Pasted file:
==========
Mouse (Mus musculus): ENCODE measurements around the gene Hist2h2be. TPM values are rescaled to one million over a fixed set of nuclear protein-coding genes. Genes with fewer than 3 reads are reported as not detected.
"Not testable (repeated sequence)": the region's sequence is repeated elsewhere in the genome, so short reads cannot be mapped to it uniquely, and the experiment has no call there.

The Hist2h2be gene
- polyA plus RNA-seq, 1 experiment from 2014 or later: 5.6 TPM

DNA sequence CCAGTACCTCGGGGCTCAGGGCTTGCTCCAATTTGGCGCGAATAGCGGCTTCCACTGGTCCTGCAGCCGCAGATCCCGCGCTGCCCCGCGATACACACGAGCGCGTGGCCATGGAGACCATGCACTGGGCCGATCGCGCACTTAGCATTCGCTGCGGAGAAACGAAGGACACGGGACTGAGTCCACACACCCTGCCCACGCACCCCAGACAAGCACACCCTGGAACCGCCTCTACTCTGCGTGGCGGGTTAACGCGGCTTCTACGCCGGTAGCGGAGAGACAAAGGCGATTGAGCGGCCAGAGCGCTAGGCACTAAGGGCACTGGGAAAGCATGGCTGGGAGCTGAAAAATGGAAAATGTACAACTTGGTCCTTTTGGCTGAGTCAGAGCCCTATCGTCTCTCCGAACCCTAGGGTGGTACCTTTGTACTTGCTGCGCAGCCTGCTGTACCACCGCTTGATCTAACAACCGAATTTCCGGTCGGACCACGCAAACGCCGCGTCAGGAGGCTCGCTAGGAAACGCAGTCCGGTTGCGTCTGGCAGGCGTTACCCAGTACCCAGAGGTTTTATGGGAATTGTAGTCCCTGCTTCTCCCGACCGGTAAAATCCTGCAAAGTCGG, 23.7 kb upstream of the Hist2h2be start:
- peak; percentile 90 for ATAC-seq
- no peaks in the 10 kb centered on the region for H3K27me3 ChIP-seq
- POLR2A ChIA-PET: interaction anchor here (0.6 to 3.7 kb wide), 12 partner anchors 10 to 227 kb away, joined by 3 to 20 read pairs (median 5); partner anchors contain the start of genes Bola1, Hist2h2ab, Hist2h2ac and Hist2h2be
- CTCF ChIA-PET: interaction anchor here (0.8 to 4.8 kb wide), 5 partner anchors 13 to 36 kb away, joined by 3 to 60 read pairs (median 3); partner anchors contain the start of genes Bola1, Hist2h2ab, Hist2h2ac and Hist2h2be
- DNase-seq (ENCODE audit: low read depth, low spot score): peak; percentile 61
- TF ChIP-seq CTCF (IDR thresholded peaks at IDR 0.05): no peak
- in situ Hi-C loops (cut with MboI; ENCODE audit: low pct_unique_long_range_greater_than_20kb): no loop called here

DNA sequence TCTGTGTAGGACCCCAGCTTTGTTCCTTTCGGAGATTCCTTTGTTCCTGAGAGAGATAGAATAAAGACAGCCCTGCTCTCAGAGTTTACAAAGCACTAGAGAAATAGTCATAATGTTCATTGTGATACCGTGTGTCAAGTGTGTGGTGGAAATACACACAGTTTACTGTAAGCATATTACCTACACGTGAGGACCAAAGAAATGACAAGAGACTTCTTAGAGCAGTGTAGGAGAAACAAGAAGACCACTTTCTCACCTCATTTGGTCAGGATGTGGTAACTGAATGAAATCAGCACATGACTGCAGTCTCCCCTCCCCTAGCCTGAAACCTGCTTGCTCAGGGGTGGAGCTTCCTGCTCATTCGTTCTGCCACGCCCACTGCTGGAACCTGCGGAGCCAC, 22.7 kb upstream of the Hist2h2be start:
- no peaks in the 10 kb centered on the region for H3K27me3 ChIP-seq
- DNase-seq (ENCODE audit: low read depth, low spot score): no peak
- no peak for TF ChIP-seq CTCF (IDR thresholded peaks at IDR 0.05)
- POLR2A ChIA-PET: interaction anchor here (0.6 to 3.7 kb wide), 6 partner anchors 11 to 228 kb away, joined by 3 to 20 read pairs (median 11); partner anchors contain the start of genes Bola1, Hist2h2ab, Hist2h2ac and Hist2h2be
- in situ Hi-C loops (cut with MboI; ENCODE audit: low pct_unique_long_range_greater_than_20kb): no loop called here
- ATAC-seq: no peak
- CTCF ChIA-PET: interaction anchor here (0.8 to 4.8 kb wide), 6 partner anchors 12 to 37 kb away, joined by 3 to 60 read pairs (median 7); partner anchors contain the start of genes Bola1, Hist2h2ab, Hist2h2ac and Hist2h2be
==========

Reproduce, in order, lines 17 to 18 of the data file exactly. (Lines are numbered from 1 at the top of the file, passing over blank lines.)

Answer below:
- POLR2A ChIA-PET: interaction anchor here (0.6 to 3.7 kb wide), 6 partner anchors 11 to 228 kb away, joined by 3 to 20 read pairs (median 11); partner anchors contain the start of genes Bola1, Hist2h2ab, Hist2h2ac and Hist2h2be
- in situ Hi-C loops (cut with MboI; ENCODE audit: low pct_unique_long_range_greater_than_20kb): no loop called here